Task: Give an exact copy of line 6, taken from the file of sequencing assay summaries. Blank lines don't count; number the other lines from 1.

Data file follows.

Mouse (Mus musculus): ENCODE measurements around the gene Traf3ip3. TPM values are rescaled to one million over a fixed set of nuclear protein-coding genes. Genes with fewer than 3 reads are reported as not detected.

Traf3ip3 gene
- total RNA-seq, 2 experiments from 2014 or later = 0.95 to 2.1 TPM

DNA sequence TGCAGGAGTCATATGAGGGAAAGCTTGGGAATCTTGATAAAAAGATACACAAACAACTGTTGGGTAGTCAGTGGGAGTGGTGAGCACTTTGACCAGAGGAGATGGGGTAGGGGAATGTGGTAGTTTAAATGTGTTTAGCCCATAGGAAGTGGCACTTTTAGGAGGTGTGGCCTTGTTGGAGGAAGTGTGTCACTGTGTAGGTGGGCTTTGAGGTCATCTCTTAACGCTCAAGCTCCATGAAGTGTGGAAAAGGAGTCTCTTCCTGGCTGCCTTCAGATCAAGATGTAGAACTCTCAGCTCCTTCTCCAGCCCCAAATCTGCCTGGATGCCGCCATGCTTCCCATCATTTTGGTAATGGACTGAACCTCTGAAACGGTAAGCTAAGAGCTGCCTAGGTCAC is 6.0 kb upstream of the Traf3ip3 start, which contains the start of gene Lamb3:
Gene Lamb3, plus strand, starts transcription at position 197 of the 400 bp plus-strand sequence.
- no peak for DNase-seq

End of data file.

- no peak for DNase-seq